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· August, 2015

Stories about History from August, 2015

Chairman Mao Wasn't at WWII's Cairo Conference. So Why Is He on the Movie Poster?

Some believe President Xi Jinping is using 'The Cairo Declaration' film and a September 3 military parade to rewrite the Chinese Communist Party's involvement in fending off the Japanese.

China Won't Tolerate Anything but Praise for Its Showy World War II Parade

"...all news and comments related to the military parade must be carefully reviewed before posting to guarantee they are positive and not offensive..."

Want to See the First Free African Town in the Americas? Go to Mexico

Afro-Mexicans proudly share the story of “El Yanga,” apparently an enslaved prince from the Yang-Bara tribe from Gabon, who helped slaves to be free from the Spanish around 1570.

Afro-Latin American Women Use Social Networks to Commemorate Over a Decade of Struggle

"The situation of women of African descent is a unique one: because of their gender they find themselves even more vulnerable and susceptible to exclusion."

Indonesian Court Orders Family of Former President Suharto to Return Embezzled Funds

Instagram Photos Offer a Peek Into Nagasaki's Unique Send-Off for the Dead

Isolated Nagasaki, in western Japan, has a unique approach to Obon, the festival of the dead observed in Japan each year in mid-August.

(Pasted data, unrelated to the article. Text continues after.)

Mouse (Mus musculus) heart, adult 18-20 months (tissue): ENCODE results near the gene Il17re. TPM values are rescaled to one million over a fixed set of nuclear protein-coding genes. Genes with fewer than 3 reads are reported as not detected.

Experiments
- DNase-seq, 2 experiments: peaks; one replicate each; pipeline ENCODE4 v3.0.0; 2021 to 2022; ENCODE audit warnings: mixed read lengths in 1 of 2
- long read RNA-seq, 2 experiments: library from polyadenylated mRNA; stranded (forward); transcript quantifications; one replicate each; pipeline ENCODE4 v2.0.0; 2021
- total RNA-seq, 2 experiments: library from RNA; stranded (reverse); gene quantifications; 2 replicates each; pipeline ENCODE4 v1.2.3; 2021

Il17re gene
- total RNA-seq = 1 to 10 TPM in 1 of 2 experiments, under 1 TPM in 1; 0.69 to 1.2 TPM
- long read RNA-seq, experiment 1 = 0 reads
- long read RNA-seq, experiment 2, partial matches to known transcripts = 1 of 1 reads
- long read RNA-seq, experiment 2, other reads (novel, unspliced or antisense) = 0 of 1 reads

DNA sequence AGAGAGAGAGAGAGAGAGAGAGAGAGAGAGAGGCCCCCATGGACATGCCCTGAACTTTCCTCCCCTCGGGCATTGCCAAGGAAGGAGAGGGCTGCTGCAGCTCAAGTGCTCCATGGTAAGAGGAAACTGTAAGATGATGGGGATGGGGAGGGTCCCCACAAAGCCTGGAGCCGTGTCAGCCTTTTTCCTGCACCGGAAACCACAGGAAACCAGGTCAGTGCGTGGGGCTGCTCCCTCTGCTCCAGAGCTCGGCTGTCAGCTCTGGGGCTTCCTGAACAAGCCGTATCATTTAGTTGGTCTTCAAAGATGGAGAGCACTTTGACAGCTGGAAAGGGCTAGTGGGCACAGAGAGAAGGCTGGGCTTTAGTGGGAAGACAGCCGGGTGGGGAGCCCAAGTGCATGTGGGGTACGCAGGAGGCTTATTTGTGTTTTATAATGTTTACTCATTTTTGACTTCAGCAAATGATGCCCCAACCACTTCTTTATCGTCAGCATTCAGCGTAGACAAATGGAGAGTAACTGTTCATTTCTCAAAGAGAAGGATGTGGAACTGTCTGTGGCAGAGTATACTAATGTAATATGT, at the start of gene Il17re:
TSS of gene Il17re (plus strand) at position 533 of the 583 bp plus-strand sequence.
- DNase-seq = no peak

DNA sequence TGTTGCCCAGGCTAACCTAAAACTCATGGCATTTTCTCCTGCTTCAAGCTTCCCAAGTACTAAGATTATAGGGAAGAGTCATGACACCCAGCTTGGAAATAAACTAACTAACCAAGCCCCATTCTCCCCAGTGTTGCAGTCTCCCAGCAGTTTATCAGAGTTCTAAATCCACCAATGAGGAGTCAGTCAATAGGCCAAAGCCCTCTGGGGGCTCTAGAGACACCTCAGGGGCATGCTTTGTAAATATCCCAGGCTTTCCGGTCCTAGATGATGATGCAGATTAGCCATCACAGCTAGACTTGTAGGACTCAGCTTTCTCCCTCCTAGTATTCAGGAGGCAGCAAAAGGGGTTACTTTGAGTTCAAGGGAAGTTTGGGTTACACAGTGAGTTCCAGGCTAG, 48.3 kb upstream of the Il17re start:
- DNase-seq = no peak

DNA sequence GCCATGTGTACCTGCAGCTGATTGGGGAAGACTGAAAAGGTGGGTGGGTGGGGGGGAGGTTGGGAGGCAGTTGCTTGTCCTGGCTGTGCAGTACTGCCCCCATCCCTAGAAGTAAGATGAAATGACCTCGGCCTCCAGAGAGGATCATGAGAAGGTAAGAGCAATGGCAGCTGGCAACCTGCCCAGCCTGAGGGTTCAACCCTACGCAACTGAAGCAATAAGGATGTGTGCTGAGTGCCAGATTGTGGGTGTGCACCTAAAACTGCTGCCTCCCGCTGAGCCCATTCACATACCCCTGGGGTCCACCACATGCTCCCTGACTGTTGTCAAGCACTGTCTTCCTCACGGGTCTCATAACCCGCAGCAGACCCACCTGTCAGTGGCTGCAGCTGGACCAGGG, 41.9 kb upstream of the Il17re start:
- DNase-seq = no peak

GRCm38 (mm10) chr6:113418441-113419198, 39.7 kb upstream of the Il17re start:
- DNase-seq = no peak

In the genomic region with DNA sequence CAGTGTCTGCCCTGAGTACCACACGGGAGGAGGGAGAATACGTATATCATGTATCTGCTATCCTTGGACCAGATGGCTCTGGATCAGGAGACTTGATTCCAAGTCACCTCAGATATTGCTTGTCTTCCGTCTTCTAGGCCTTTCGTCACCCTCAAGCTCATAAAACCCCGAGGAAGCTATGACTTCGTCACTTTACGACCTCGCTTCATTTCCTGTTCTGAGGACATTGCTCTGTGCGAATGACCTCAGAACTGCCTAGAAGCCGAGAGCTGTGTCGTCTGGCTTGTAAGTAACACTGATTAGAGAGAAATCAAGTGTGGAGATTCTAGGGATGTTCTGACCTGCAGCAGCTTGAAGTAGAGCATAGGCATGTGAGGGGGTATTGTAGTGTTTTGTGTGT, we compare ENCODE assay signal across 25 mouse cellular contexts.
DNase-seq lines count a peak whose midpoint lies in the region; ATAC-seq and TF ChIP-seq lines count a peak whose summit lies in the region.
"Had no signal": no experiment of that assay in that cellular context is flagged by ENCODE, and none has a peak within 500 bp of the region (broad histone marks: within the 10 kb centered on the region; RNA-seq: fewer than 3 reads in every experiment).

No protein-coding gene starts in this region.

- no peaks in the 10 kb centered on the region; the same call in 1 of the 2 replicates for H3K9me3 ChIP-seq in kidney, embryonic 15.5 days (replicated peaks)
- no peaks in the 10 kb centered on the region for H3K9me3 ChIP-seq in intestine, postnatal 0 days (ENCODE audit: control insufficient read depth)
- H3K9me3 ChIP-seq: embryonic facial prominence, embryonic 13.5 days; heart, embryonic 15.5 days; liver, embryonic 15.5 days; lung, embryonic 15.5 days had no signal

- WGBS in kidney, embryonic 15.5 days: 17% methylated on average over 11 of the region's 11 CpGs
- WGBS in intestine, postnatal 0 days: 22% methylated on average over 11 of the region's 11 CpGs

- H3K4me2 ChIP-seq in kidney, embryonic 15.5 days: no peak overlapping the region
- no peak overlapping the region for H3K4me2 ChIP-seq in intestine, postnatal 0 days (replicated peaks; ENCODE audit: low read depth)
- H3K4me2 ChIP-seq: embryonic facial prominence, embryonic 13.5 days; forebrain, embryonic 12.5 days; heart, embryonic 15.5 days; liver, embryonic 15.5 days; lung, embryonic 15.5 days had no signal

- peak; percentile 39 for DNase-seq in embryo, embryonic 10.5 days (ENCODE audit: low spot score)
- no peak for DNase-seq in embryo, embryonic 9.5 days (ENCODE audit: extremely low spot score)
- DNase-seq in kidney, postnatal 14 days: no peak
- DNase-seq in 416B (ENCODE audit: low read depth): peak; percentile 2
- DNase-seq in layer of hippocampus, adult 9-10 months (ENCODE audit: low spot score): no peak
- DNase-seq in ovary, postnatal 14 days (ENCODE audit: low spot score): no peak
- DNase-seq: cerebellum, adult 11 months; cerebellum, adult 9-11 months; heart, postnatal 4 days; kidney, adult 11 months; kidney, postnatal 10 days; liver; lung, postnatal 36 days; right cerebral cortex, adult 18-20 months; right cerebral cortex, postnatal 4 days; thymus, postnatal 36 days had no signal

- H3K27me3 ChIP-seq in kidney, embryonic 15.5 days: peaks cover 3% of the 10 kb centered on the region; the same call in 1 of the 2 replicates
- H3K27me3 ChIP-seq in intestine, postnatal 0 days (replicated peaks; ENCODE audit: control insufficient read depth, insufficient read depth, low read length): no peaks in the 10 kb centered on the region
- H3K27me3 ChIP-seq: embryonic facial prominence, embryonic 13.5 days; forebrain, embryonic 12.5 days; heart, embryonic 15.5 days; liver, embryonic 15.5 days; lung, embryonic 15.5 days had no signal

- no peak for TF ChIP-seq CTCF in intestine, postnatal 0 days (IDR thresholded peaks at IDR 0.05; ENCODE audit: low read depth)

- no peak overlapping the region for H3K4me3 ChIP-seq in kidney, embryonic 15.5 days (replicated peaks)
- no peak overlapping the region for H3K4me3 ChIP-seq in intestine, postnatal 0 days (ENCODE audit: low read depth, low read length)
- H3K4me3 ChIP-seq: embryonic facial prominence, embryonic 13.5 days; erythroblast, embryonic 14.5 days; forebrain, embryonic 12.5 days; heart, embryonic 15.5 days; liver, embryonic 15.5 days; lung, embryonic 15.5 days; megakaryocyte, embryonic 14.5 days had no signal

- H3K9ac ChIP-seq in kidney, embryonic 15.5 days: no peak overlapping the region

A Trailblazing Media Outlet Fact-Checked the Peruvian President's National Address

Were the president's claims about his government's investment in education true? False? Misleading? Ojo-Público had the answer in real-time.

The Welsh “Y Wladfa”: A Rare Instance of Peaceful Foreign Settlement in South America

In 1865, 150 Welsh settlers disembarked from the ship chandler Mimosa in the Argentinian Patagonia, and laid the foundations for the American continent's only instance of peaceful colonisation.

Death of Pinochet's Secret Police Chief Uncovers Chile's Unhealed Wounds

Reactions after the death, in Chile, of the second most feared man of Augusto Pinochet's dictatorship show a country still struggling to make peace with its past.

On the Seventieth Anniversary of the Bombing, Japan Remembers Nagasaki

Long overshadowed by Hiroshima, the atomic bombing of Nagasaki highlights Japan's memory of the war.

As the Country Celebrates its Golden Year, Singaporeans Turn Nostalgic on the Internet

"The main objective is to relive memories for the earlier generation and introduce these to the younger ones for a deeper appreciation of the Lion City’s rich history."

Before and After the Bomb: an Interactive Tour of Nagasaki

The Nagasaki Archive is an interactive web tool based on Google Earth that explores Nagasaki - before and after the atomic bombing of August 9th, 1945.

‘Films for Action’ Website Shares List of Top 100 Documentaries ‘We Can Use to Change the World’

Summer is the Season for Fireworks in Japan

In July and August, massive and elaborate fireworks displays are held all over Japan.

Selfie Empowerment: Russian Communists Want Your Lenin Selfies

Young Russian Communists want to make Lenin hip again—so they're proposing a flashmob campaign that involves taking selfies with Lenin statues.

Will the Victims of Pinochet's Tyranny Finally Get Justice?

"I think this pact of silence breaking apart after so many years is a milestone for our country. It's a before and after in the struggle for human rights."

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